PositionResearcher Background/Education M Sci Psychology 1990, PhD Psychology (Faculty of Medicine) 1996 Research profile/Current work I work in the intersection between psychology and biomedicine. In particular, I study the interaction between the brain and the immune system and the role of behavior in this interaction. This may for instance relate to the effects of stress or inadequate sleep on the immune system and brain function. Several relevant studies are focused on allergy. A particular interest lies in how the immune system affects brain activity and thus the subjective health experience. In this area, I study how both acute and chronic inflammation affects the sensitivity to pain, fatigue and the so-called self-rated health. My interest in the mechanisms underlying general health and stress, has in recent years also been applied in treatment research, where several studies are ongoing. One example is acupuncture and the role of placebo and the interaction between therapist and patient have on the effectiveness of the therapy. Other studies, includes the treatment of insomnia or health anxiety (hypochondria) using cognitive behavioral therapy, or how the ACT (Acceptance and Commitment Therapy) can be used for chronic pain conditions. In almost all studies, biological and psychological scales of observation complement each other in order to provide a better understanding.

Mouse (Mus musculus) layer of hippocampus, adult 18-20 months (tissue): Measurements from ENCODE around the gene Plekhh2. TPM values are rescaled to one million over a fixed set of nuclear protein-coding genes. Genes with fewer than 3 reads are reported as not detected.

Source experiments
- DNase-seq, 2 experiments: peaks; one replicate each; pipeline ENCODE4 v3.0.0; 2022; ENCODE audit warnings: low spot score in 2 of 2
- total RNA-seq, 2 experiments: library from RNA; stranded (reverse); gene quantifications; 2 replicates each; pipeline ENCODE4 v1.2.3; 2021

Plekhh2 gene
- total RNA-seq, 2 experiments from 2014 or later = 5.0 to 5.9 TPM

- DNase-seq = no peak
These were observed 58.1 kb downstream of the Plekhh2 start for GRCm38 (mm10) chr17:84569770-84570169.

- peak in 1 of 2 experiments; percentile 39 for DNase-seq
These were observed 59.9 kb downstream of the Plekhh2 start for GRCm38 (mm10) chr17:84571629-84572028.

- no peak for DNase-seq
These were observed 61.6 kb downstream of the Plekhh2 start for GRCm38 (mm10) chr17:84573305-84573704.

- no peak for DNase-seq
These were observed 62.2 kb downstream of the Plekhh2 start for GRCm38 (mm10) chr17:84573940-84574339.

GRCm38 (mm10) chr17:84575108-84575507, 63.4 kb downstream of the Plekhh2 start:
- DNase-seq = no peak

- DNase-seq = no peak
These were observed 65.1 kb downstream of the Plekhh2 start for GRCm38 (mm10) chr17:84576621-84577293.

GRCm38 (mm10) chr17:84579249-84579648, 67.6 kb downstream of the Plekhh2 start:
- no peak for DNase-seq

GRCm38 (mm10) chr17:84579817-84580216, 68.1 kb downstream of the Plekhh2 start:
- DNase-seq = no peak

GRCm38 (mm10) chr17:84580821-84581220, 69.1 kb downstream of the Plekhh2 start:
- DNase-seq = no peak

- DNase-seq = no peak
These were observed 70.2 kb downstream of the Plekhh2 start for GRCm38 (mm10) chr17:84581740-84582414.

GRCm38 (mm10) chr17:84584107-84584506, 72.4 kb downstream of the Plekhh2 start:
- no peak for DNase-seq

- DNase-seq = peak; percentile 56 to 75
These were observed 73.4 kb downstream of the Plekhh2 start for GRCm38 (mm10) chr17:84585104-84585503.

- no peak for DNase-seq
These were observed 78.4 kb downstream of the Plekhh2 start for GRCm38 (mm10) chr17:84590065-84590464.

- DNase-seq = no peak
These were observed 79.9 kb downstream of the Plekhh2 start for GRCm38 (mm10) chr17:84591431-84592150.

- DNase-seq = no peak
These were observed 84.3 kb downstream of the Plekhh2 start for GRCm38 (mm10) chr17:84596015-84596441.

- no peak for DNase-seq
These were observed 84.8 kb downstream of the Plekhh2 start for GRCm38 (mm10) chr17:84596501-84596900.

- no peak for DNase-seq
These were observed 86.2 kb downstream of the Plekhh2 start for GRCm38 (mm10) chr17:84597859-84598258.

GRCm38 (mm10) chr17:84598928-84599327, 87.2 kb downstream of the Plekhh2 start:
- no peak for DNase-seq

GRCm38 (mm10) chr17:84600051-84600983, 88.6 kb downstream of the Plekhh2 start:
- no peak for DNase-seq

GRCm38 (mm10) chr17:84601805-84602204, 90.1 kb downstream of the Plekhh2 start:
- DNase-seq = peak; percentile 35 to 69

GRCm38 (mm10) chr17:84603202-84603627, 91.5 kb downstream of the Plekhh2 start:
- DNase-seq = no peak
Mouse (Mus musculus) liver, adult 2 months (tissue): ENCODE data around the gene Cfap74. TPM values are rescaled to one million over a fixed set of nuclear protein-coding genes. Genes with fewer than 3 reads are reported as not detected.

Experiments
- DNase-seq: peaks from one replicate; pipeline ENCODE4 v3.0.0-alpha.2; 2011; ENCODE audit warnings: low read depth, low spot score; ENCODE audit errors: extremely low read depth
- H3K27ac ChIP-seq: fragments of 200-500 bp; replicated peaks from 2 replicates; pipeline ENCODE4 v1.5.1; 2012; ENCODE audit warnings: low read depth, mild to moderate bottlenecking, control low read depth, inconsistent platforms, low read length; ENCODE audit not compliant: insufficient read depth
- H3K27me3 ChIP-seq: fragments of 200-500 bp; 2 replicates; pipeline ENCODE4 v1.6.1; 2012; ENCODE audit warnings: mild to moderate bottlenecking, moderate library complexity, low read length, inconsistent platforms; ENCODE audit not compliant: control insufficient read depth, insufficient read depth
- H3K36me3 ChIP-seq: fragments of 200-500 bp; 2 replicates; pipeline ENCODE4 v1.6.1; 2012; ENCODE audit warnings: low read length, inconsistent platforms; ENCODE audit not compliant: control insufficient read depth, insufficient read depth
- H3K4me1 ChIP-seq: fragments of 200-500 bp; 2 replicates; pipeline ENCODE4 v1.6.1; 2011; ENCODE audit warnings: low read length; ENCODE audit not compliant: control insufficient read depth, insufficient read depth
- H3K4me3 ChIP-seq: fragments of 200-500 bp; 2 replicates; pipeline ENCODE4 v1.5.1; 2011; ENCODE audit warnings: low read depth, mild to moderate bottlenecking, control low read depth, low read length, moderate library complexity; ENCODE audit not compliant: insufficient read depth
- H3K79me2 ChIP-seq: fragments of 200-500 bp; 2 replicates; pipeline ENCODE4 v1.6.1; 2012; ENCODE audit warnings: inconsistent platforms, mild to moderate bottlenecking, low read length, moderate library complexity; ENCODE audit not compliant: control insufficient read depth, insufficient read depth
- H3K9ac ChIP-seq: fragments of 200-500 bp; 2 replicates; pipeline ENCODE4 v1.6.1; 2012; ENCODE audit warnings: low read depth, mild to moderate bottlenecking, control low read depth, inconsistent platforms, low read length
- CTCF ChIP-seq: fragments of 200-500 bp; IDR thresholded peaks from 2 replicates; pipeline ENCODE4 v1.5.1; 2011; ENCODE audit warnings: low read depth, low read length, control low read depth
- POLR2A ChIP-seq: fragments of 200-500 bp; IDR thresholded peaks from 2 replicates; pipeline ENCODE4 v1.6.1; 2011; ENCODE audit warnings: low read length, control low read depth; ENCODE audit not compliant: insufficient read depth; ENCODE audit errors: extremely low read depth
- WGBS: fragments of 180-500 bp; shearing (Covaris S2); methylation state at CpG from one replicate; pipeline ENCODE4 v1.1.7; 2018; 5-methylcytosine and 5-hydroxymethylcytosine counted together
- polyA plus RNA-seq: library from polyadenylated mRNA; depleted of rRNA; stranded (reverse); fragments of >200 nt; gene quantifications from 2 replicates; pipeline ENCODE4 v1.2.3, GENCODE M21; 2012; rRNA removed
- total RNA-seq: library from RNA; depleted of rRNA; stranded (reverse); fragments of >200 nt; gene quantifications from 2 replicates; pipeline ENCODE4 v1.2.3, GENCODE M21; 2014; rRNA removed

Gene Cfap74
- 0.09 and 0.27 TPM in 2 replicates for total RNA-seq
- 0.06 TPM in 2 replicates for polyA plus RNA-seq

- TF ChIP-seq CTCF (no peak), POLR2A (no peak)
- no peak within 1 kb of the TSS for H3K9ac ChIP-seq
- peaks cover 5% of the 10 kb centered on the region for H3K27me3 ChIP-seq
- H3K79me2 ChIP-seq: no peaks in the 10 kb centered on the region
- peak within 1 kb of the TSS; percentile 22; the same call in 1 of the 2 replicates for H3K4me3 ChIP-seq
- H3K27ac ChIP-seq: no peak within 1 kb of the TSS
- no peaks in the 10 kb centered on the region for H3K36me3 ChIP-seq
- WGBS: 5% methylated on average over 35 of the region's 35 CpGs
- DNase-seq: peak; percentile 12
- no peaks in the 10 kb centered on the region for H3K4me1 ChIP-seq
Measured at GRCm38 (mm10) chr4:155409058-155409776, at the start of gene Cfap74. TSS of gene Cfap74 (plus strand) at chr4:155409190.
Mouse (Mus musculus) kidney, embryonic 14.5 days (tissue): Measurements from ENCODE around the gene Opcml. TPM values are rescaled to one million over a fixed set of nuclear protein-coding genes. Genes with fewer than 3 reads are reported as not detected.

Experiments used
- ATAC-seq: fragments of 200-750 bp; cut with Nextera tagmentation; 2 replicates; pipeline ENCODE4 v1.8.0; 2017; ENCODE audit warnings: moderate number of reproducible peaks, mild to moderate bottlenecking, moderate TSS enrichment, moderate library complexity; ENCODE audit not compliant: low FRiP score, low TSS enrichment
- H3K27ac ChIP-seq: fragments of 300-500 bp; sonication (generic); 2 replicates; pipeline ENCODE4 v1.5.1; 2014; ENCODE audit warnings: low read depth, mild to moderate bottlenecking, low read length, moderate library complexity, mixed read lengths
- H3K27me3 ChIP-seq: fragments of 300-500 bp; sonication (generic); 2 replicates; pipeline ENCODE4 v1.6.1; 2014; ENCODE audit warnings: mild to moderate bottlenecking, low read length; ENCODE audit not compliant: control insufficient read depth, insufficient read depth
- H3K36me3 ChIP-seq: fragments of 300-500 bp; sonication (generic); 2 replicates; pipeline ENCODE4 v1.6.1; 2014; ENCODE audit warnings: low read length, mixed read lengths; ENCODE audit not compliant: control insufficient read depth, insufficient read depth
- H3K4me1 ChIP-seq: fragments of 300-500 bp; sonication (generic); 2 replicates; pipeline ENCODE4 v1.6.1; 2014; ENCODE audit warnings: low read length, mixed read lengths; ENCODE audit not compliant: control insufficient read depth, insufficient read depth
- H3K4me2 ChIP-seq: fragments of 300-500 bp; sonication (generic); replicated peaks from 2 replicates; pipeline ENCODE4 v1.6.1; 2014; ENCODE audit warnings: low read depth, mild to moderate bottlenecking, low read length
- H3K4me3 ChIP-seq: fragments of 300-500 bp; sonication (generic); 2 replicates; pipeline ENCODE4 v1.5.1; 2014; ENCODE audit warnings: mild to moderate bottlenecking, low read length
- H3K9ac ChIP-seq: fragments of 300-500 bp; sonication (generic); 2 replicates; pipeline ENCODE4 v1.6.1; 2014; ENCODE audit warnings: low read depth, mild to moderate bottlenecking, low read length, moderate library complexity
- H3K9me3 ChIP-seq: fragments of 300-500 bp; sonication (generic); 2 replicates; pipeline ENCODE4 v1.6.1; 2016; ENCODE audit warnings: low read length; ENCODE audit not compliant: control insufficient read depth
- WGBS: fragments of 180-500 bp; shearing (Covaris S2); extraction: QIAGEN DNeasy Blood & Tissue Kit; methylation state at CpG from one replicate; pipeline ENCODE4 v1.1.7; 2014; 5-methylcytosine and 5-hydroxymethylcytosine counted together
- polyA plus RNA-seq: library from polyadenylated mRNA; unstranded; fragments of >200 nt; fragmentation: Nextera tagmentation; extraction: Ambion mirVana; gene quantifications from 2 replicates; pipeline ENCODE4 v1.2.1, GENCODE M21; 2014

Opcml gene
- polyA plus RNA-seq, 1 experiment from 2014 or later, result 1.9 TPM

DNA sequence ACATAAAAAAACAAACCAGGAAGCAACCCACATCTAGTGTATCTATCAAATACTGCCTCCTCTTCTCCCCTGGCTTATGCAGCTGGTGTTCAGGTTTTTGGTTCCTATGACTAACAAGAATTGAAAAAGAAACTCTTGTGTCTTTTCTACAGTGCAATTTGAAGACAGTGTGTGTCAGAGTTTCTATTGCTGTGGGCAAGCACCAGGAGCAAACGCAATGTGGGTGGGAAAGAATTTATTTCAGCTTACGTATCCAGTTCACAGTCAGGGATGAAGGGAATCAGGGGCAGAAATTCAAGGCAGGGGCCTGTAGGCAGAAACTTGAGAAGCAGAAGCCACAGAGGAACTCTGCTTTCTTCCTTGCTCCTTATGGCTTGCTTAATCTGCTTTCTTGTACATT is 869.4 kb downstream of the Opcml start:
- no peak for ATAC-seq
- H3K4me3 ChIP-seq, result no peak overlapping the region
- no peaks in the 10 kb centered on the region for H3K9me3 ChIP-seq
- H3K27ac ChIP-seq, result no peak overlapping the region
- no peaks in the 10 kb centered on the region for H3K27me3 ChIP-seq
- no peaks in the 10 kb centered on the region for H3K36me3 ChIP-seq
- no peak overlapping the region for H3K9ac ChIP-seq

Dissertation Psychosocial factors and immune parameters during cancer chemotherapy, 1996
Membership Psychoneuroimmunology Research Society Selected publicationsLekander, M., Elofsson, S., Néve, I.-M., Hansson, L.-O., & Undén, A.-L. (2004). Self-rated health is related to levels of circulating cytokines. Psychosomatic Medicine, 66(4), 559-563.